Friday LinksFor your reading pleasure.
Greg V sent in a link to an article in the Washington Post about life in Savoonga, Alaska, "an island so remote that it is closer to Russia than the U.S. mainland. This is an article from 2005, but it's still a great read.
Many of you sent in a link to the discovery of the most complete dinosaur fossil ever recovered. An excerpt:
A high school student hunting fossils in the badlands of his native North Dakota discovered an extremely rare mummified dinosaur that includes not just bones but also seldom seen fossilized soft tissue such as skin and muscles, scientists will announce today.
It's a spectacular discovery.
From Allan Varney, a link to a video of Crayon Physics Deluxe (which looks ridiculously cool) as well as an interview with Petri Puhro, the creator.
In somewhat the same vein, here's a link to a film over at AtomFilms called Animator vs Animation, and it's extremely clever.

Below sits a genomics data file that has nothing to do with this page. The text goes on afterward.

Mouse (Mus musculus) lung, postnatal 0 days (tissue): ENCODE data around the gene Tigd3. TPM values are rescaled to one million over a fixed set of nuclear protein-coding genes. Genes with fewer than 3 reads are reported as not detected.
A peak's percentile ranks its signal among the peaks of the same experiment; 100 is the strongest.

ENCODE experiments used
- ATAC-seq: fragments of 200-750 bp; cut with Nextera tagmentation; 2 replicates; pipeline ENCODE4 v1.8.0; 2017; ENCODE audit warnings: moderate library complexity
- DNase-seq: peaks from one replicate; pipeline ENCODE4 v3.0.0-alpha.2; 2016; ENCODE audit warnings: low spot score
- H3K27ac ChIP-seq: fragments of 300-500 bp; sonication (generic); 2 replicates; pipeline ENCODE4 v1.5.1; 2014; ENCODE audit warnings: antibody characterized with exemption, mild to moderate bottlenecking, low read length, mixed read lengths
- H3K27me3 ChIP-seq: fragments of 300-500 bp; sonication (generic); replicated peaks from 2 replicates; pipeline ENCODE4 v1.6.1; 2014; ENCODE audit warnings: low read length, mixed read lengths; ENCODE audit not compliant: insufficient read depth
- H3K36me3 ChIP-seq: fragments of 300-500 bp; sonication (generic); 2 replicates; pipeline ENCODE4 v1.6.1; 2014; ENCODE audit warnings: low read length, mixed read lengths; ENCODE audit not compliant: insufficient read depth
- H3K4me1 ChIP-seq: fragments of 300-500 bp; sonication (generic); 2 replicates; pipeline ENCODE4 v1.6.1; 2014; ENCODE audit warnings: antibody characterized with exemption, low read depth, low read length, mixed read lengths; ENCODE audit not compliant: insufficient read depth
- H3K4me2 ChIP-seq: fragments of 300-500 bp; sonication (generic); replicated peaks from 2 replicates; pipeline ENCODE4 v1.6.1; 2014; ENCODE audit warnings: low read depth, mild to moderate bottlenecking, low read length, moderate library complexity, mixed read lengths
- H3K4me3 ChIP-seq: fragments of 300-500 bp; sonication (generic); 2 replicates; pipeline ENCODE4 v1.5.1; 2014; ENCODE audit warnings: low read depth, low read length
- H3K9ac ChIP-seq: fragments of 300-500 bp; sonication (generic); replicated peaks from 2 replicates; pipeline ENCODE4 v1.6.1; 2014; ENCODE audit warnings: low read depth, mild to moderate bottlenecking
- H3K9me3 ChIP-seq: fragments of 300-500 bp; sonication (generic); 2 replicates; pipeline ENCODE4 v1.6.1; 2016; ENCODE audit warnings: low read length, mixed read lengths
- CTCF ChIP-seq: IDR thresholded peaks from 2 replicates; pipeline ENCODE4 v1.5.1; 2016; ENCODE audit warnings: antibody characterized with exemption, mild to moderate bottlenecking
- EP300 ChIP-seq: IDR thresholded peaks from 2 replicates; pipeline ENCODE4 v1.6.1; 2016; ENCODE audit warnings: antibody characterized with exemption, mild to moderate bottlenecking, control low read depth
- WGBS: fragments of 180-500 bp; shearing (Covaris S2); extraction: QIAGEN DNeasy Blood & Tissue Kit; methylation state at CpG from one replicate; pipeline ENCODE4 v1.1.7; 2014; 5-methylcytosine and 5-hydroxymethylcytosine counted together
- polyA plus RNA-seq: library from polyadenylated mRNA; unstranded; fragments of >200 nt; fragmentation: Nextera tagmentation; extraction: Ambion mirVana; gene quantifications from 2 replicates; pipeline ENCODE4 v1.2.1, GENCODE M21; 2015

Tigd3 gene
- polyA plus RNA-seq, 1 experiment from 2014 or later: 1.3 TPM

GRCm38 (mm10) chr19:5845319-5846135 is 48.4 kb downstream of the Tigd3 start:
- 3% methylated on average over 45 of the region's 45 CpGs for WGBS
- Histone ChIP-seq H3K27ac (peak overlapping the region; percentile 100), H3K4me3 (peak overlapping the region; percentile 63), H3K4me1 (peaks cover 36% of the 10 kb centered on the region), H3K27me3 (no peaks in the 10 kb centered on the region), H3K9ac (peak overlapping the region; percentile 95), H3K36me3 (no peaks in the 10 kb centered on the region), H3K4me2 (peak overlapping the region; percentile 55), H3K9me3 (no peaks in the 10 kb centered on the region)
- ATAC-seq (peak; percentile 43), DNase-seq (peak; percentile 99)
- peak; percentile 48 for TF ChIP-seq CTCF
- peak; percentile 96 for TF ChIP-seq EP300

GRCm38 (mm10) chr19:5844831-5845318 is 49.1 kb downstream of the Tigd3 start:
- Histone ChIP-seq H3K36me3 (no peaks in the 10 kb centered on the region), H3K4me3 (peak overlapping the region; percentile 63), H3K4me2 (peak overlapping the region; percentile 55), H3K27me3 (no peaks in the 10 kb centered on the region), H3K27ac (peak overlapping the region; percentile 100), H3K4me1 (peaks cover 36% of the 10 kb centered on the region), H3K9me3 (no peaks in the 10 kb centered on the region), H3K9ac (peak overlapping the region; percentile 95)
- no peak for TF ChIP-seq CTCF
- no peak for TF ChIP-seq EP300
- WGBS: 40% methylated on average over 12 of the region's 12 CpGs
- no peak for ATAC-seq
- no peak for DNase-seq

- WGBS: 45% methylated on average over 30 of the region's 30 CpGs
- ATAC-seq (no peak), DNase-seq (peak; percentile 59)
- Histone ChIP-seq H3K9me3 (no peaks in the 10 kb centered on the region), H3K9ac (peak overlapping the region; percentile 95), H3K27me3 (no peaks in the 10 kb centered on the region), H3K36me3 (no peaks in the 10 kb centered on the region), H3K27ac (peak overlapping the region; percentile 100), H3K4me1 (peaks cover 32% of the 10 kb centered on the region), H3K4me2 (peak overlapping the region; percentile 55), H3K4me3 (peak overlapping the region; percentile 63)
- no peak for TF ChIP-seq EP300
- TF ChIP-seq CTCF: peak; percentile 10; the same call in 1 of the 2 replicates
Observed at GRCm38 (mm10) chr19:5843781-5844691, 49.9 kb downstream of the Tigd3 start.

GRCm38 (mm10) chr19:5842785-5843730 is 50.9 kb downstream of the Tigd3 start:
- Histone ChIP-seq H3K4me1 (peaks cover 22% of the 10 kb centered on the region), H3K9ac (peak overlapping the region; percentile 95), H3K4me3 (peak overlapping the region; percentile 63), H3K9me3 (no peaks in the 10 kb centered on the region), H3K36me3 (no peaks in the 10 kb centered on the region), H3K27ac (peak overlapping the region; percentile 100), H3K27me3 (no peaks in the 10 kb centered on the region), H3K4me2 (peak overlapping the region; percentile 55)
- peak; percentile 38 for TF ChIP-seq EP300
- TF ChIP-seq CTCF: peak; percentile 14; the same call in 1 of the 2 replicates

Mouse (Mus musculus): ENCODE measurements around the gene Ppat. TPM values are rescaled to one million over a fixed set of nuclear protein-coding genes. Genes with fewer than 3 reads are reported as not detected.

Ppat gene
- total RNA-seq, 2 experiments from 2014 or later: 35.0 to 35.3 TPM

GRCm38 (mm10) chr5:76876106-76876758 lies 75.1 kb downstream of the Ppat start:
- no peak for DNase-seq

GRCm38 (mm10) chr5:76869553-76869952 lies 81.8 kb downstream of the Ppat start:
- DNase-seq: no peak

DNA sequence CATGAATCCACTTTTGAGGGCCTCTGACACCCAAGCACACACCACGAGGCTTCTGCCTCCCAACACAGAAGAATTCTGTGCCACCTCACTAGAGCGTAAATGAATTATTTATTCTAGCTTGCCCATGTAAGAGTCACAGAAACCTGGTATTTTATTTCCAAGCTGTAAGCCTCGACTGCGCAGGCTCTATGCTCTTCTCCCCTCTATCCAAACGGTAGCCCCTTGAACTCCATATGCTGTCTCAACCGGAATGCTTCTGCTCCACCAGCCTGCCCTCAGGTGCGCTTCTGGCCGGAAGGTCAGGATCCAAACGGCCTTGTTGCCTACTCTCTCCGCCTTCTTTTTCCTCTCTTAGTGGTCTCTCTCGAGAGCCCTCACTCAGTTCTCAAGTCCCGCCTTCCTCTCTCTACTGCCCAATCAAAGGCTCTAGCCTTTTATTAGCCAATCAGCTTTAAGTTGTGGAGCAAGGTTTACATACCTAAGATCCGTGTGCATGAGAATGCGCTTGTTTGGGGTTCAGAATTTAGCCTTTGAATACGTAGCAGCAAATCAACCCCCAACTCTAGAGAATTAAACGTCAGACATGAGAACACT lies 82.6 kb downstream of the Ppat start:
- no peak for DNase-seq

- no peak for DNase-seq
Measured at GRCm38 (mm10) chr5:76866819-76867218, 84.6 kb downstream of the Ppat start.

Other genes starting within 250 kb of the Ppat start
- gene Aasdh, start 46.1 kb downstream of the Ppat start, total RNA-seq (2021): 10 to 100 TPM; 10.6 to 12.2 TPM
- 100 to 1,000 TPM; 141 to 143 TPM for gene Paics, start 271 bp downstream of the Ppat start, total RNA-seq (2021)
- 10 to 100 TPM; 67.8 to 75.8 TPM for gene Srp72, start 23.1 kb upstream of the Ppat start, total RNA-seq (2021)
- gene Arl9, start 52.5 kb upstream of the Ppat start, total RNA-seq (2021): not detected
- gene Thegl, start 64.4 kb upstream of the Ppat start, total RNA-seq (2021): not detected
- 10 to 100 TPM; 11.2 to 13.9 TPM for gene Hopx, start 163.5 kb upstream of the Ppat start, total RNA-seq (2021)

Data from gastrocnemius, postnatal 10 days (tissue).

Another gaming link, this one from Marc Klein, to an interview with Yoshiaki Koizumi, the director of Super Mario Galaxy, and his discussion of both gaming and Shigeru Miyamoto are fascinating.
From Cliff Eyler, a link to a story about the Hubble Telescope and its remarkable ups and downs since it was first powered on in 1990. There is plenty of information in this story that I hadn't read elsewhere (ymmv).
From Mitch Youngblood, a link to a short film directed by Martin Scorcese that's both an advertisement and a send-up of the style of Alfred Hitchcock. If you like Hitchcock, you'll burst out laughing at the camera angles, which are uncanny.
Edwin Garcia sent in a link to a story titled "Real-life Superheroes: 10 People with Incredible Abilities." It's a twenty-first century sideshow.
Here's a second link from Edwin, and it's both funny and definitely NSFW. It's about swearing in baseball--in 1898.
Future Nobel Prize Winner Brian Pilnick sent in a link to The 6 Most Important Experiments in the World, including The Blue Brain Project and The Census of Marine Life.
From Sirius, a link to a gallery of bug art. That's bugs, creating art.
From Nate Carpenter, a link to a video of an exoskeleton that gives humans superhuman strength.
Jake Pursley sent me a link to an articleabout physicist Robert Bussard and a new type of electrostatic fusion reaction. You can also look at a presentation given by Bussard on the subject.
Finally, from John Catania, a link to a series of Liquid Art & Droplet photographs which are remarkably beautiful.